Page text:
Sunday, May 3, 2009

If Pigs could fly - - - God forbid!

This week I think I would be remiss if I did not dedicate my Blog to the 250 pound Pig lounging comfortably under that palapa over there, sipping on a margarita!
Yes, it was only last weekend that we started to hear something about swine flu in Mexico. For us, one of the first times we heard about it was in a phone call back to Canada, where my family had been hearing a lot about it in the media for the previous day or so. Later we saw some of the coverage on our TV news channels; Fox and CNN, and began to appreciate the level of concern that was being generated north of the border.

Before I go any further with this, let me say that I am sorry for anyone who has been directly affected by this illness and I in no way want to trivialize what is no doubt a serious and potentially life-threatening situation in some places. However, I do want to contrast the near-hysteria that is being generated by the media and the 24 hour news cycle with the relatively benign effects that we are seeing here “on the ground” in Baja, our quiet little part of Mexico.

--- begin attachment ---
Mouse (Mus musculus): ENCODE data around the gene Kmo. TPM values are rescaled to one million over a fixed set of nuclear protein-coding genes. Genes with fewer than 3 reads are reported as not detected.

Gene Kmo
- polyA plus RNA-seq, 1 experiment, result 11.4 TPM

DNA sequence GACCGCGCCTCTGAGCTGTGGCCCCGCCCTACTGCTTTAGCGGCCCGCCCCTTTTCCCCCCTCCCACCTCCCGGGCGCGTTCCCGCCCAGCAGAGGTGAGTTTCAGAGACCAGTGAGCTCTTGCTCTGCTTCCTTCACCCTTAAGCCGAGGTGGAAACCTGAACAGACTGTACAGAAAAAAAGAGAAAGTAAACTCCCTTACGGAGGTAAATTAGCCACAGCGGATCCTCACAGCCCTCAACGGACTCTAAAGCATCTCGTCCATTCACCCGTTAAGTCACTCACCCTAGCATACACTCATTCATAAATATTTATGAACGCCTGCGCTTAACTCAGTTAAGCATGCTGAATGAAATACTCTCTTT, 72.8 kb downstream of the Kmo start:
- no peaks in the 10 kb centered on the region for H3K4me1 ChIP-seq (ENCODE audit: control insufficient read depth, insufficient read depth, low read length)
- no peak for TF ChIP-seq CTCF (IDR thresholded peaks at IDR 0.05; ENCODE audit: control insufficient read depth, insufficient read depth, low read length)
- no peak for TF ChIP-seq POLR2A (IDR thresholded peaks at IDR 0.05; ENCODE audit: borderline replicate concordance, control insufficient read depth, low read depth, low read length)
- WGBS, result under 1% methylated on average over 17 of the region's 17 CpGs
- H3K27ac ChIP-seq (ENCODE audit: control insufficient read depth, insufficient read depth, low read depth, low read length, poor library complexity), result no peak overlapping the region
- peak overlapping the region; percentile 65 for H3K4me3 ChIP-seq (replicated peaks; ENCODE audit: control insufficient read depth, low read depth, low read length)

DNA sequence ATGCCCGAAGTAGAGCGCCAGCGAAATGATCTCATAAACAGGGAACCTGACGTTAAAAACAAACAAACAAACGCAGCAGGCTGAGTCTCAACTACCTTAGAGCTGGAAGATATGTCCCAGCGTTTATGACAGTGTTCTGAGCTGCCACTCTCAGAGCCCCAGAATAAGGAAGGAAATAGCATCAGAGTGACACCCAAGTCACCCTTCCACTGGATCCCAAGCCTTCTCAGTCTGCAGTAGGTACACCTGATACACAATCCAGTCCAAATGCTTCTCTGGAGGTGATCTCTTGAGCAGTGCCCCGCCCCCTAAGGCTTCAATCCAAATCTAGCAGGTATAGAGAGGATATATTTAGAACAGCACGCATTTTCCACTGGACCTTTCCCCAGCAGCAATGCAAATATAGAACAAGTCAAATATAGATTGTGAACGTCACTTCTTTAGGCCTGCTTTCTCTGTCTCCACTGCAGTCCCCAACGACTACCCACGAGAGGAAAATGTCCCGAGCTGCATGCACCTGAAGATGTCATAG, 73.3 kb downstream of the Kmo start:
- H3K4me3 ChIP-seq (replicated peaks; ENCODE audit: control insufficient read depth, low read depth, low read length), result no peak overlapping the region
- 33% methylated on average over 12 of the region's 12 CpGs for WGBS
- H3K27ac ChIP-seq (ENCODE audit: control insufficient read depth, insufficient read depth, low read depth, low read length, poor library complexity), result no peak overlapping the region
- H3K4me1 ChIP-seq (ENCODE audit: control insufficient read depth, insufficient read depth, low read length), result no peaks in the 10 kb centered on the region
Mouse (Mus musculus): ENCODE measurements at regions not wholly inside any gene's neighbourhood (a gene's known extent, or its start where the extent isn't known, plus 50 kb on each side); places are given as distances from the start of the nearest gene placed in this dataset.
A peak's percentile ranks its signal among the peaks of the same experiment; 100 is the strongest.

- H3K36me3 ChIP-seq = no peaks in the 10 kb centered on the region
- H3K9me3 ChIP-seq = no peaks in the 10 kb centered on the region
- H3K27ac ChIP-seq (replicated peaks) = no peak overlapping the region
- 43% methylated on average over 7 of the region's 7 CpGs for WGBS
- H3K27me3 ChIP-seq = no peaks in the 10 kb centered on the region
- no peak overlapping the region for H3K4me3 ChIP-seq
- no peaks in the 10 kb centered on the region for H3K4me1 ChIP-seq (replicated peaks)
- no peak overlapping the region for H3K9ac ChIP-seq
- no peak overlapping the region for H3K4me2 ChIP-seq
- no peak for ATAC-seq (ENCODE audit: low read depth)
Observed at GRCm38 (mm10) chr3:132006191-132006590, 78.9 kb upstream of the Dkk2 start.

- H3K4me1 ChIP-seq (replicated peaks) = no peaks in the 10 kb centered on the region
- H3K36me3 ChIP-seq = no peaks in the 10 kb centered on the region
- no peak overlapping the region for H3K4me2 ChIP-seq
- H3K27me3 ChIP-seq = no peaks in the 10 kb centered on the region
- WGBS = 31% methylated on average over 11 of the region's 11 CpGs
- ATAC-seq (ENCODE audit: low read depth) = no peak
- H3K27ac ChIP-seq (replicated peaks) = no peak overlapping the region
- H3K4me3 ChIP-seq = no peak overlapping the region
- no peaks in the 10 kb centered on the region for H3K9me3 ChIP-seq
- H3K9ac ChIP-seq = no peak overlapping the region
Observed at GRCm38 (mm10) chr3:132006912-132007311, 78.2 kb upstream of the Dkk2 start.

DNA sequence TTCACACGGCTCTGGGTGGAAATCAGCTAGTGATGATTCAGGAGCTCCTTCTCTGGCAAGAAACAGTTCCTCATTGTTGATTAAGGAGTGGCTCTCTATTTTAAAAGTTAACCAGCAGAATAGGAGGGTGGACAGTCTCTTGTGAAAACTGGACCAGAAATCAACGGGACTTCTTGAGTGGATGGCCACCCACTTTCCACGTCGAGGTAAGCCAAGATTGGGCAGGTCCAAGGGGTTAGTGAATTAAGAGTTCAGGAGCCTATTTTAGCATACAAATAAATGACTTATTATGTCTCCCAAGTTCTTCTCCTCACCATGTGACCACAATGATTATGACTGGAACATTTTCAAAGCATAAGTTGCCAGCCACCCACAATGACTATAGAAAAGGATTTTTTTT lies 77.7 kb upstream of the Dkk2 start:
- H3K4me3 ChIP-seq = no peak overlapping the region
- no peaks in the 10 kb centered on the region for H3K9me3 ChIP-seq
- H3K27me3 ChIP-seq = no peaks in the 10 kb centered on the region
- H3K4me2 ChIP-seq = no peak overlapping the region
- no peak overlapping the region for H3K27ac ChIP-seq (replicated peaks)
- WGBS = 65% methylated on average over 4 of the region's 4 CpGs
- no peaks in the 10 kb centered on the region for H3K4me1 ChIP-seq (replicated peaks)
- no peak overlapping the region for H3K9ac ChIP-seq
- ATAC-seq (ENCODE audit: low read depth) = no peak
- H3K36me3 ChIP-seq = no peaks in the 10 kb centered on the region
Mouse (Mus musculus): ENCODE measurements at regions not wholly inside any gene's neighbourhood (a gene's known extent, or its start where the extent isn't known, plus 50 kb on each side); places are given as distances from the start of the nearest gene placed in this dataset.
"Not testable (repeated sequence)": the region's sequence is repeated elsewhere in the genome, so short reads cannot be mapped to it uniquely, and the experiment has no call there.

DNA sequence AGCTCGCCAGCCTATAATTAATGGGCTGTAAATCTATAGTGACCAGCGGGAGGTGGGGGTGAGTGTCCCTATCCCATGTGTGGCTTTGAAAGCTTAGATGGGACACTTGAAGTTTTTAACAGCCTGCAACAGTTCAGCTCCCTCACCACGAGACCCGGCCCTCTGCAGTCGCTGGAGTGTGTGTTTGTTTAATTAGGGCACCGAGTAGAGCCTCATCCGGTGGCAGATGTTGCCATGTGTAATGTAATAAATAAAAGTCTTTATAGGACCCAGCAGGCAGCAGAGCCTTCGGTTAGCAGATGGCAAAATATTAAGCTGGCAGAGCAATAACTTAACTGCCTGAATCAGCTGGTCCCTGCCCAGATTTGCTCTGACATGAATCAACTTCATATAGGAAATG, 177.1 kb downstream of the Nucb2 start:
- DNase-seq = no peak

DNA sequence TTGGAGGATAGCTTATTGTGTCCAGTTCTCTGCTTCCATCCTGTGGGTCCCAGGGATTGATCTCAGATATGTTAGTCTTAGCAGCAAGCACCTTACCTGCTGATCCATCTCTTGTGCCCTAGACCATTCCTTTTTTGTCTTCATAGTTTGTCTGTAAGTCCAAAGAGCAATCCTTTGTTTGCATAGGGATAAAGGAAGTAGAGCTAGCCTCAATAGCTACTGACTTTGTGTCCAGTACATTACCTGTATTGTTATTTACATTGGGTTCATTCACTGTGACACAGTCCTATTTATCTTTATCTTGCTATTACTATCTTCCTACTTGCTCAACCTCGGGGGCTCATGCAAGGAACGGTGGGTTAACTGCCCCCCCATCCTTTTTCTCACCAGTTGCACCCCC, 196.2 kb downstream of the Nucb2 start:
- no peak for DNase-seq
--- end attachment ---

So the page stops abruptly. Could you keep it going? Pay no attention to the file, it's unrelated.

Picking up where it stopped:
As I write this on Saturday May 2nd there has not been one case of H1 N1, or swine flu, reported anywhere in Baja Sur. However, the schools in town have been closed this past week, and will be until the 6th, by order of the Federal Government. Other than that, I am not aware of any unusual circumstances that have impacted our day to day life other than the following instances. A friend had her Spanish class cancelled because it was held in a school building that was closed. Our visitor, who left here on Monday morning, picked up some surgical masks last weekend while he was in town, because he was travelling on to Mexico City. We heard later in the week that the farmacias in town had sold out of masks. Starting on Thursday of the past week, there has been a big gathering of “yachties” in Puerto Escondito, 15 km south of here, called Loretofest. This annual event, which draws a couple of hundred, mainly live-aboard boaters from all around the Sea of Cortez' was briefly threatened with cancellation by Singlar, the Government agency in charge of their marine tourism infrastructure, whose facilities were being used for the event. However, calmer heads prevailed and the event is underway as I write this, with no evidence of face masks, or any particular concern, other than a jokingly half hearted avoidance of kissing or anything else that might easily spread infection.